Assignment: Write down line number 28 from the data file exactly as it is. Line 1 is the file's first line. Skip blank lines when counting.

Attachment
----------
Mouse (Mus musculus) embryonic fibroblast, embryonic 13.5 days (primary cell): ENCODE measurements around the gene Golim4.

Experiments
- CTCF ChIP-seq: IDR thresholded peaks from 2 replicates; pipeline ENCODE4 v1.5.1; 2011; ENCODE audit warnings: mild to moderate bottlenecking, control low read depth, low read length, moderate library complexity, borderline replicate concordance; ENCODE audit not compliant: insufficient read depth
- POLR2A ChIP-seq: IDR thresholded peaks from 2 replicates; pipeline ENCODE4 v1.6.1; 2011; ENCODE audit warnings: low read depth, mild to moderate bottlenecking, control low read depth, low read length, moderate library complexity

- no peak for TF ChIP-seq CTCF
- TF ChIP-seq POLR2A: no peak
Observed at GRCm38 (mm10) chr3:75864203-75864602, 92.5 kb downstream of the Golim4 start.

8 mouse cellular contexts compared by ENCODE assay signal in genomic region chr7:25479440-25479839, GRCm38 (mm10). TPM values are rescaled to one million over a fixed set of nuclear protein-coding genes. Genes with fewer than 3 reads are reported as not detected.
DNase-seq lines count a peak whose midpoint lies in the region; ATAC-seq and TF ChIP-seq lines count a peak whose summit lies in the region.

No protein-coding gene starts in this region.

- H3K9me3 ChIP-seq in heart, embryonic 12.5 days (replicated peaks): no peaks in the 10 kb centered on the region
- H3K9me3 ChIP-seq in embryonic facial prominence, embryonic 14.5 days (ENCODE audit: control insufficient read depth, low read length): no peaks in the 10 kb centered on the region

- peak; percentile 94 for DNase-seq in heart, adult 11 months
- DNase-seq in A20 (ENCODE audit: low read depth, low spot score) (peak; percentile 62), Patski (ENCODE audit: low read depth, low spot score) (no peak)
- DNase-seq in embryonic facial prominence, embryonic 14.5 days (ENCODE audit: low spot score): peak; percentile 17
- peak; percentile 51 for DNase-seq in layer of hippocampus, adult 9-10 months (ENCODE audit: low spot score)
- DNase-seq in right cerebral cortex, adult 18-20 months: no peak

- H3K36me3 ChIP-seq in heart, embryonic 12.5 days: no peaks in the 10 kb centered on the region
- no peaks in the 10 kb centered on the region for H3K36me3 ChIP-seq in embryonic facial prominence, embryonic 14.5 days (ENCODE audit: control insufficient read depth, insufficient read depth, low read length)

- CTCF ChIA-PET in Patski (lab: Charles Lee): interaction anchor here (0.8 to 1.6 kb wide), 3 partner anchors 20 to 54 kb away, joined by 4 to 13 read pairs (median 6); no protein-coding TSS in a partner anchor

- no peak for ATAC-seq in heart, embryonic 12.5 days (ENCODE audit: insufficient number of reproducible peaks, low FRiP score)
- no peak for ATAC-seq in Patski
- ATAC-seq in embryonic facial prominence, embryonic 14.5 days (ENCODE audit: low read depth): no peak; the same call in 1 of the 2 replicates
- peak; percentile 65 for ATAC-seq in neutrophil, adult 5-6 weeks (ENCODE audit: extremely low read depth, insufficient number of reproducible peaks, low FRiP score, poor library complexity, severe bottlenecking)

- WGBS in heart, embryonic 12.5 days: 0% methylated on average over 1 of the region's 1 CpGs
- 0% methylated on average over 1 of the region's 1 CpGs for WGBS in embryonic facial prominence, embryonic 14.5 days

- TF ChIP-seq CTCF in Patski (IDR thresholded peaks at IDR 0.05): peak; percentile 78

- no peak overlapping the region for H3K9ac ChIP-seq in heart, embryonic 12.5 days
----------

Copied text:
- no peak overlapping the region for H3K9ac ChIP-seq in heart, embryonic 12.5 days